He aha te kai ō te rangatira? He Kōrero, he kōrero, he kōrero.
What is the food of the leader? It is knowledge. It is communication.
At BVA The Practice we strive to be leaders in our field and share our knowledge with the community. In this article, Michael Blaschke discusses the recently announced Royal Commission of Inquiry into historical abuse of children in state care and the life-long implications.
New Zealand has a dark history of abuse. Many children have experienced abuse whilst in the care of the state. For those children, the state failed in its role as their caregiver. Recently, the Government has released the draft terms of reference about launching a Royal Commission of Inquiry that will be conducted to explore historical abuse of children in state care. This inquiry is an opportunity for the State to accept their responsibility and wrongdoings whilst also allowing for victims to tell their stories and obtain closure. The inquiry will not have the power to order payments – but it will consider the existing redress processes and recommend new ones. The Minister for Children, Tracey Martin, commented that the purpose of the Inquiry is to focus on people not institutions. Ultimately, it is expected that there will be an apology from the Government.
The timeframe of the inquiry will be 50 years from 1950 to 1999. Since much of the offending occurred many years ago, if these cases were to be prosecuted as criminal cases there may be a variety of issues from the death of the perpetrator to a lack of evidence. It is important to remember that it was a person who abused a child, not an institution. There is still a person responsible for the acts of abuse and, where possible, a person should still be held accountable. As the focus of this inquiry is on the role of the State rather than a witch-hunt, the inquiry still does allow for the victims to have an opportunity to be heard, believed, and see some form of action arise from their stories.
A key criticism of the inquiry is that the scope is not wide enough to include all cases of historical child abuse. While it is wholly understandable that the victims of abuse in non-state institutions want to see a wider inquiry, the advantage of focusing on state institutions is that this inquiry will likely establish and provide more restitution for those victims. A state focused inquiry will be able to draw a clearer link between children who were abused in state care and victims revictimised, which we see in our Courts regularly. The inquiry may also reveal that behavioural issues of children within state care, starting in adolescence, resulted from experiences of abuse. In many cases, those issues will have manifested themselves in poor life outcomes, which may have required further state assistance.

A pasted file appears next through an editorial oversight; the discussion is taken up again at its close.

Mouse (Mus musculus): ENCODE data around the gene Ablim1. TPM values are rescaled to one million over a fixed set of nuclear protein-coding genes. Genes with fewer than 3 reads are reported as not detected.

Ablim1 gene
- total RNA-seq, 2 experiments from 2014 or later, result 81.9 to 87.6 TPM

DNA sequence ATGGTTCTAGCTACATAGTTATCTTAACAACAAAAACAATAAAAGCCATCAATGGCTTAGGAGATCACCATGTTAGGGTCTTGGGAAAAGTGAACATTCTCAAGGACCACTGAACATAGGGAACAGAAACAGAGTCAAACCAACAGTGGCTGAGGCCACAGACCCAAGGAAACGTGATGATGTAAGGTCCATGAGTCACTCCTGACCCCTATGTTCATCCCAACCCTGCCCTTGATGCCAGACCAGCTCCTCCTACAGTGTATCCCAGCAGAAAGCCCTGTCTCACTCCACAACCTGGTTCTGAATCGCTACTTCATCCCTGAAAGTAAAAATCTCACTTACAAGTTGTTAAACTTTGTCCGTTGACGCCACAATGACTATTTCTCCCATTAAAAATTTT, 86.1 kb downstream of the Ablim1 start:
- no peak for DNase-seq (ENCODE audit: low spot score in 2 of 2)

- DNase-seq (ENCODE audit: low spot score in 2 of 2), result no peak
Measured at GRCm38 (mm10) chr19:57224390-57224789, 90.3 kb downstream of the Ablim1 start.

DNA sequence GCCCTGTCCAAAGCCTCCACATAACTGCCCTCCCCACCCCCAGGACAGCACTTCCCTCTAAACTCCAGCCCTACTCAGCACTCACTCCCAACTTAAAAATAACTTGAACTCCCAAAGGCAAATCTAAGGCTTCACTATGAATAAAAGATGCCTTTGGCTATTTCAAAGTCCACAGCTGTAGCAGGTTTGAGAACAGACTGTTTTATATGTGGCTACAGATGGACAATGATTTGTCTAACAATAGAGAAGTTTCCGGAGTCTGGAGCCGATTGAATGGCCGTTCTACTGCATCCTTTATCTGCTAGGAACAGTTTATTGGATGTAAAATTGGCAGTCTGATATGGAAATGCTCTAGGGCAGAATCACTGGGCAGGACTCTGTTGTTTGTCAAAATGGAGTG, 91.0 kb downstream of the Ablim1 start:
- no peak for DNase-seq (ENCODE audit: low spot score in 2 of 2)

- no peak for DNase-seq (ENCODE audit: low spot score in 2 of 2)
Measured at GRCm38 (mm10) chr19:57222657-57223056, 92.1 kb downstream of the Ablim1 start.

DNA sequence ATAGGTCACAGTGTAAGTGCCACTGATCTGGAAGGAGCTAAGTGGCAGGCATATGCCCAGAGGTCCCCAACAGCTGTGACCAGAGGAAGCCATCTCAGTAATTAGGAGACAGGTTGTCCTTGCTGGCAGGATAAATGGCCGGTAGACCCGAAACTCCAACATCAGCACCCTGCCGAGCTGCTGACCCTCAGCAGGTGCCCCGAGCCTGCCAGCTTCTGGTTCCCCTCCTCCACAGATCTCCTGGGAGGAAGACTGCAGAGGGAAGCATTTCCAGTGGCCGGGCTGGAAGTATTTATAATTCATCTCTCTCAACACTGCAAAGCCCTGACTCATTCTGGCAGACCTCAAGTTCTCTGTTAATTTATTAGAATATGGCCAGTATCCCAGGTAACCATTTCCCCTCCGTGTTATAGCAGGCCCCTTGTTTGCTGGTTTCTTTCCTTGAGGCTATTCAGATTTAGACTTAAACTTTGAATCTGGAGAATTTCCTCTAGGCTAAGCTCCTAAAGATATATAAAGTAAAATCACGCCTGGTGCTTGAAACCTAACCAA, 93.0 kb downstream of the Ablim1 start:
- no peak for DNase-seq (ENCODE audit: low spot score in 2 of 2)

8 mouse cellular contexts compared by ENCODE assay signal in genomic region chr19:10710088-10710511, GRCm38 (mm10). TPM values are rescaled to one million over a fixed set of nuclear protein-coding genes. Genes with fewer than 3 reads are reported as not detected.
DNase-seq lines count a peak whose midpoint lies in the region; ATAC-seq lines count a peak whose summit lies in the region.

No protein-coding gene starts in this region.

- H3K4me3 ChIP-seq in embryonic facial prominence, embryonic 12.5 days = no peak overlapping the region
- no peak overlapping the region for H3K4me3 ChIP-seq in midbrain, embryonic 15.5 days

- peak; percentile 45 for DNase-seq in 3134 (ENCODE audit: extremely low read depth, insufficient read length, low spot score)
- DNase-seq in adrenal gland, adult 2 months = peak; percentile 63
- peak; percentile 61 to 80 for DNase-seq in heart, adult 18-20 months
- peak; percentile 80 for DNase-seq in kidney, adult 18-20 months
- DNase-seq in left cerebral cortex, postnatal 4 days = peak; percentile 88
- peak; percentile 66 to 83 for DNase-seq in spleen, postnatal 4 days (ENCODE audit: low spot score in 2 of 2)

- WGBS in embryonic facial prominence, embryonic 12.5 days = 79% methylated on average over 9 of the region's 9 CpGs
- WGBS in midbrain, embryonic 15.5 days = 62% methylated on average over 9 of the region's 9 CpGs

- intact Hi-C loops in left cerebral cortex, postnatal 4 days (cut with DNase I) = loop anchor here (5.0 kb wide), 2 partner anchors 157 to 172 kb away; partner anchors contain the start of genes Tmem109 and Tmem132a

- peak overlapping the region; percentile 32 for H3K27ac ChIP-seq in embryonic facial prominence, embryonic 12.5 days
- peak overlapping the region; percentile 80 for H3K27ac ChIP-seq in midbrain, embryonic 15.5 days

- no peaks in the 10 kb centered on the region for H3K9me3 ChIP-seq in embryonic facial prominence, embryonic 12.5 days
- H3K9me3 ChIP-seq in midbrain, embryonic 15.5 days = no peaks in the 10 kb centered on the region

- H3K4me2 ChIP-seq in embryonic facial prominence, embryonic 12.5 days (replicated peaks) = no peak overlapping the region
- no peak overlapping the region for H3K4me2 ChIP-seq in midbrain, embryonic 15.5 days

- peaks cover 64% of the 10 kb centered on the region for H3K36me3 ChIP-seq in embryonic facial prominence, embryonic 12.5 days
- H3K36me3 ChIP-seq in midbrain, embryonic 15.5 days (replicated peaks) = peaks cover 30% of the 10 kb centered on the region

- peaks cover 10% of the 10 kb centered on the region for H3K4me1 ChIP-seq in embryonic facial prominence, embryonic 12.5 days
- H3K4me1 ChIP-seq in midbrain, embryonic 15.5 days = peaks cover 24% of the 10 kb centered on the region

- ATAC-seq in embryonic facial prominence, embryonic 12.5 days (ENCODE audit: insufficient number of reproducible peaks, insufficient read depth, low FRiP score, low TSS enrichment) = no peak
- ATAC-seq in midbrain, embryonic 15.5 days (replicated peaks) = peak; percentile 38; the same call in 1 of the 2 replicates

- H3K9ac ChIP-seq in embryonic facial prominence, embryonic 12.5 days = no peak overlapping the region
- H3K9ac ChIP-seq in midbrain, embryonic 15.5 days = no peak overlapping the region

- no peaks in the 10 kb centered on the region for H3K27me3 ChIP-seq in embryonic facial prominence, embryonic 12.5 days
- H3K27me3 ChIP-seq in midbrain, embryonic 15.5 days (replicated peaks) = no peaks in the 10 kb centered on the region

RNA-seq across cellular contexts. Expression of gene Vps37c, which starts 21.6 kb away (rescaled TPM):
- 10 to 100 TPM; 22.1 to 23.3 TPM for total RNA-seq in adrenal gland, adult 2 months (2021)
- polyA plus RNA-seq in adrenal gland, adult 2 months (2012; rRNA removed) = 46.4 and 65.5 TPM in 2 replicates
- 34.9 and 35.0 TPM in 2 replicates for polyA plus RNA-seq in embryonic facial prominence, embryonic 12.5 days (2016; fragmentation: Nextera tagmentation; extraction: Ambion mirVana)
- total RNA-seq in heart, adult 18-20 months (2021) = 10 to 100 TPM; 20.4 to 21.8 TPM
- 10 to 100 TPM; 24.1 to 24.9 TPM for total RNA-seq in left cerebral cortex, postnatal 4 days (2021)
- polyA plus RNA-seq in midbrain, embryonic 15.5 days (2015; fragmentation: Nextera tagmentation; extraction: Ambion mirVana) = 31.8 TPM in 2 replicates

Such a finding will enable us as a country to be honest about things that have driven our very high incarceration rates. Perhaps this inquiry will start a conversation that honestly discusses how we can reduce the number of New Zealanders in prison by addressing our child abuse problems. The offenders of today often seem to have been the victims of yesterday. Reducing child abuse in the first place will help slow the cycle of offending.
By listening to the victims, this inquiry will hopefully be able to recommend what apologies and redress the Government owes them, and how that should be established. The present redress systems are inadequate.
With approximately 5000 children currently in state care it is important that Prime Minister Jacinda Ardern commented that one of the purposes of the inquiry was “to ensure that policy is changed to minimize the risk of this happening in the future”. By honestly addressing the past, we can put measures in place to stop history repeating itself.
– Michael Blaschke, Lawyer, BVA | The Practice
Michael and Ben Vanderkolk will be closely following the development of the final terms of reference for the Commission. The Public feedback process will begin once the full draft terms of reference are released. We would be happy to assist victims who wish to make submissions on the terms of reference for the inquiry. Given Ben’s extensive experience preparing physical and sexual abuse victims for the ordeal and trauma of trial, he is willing to help strengthen and prepare victims to tell their story to the Inquiry if the process permits.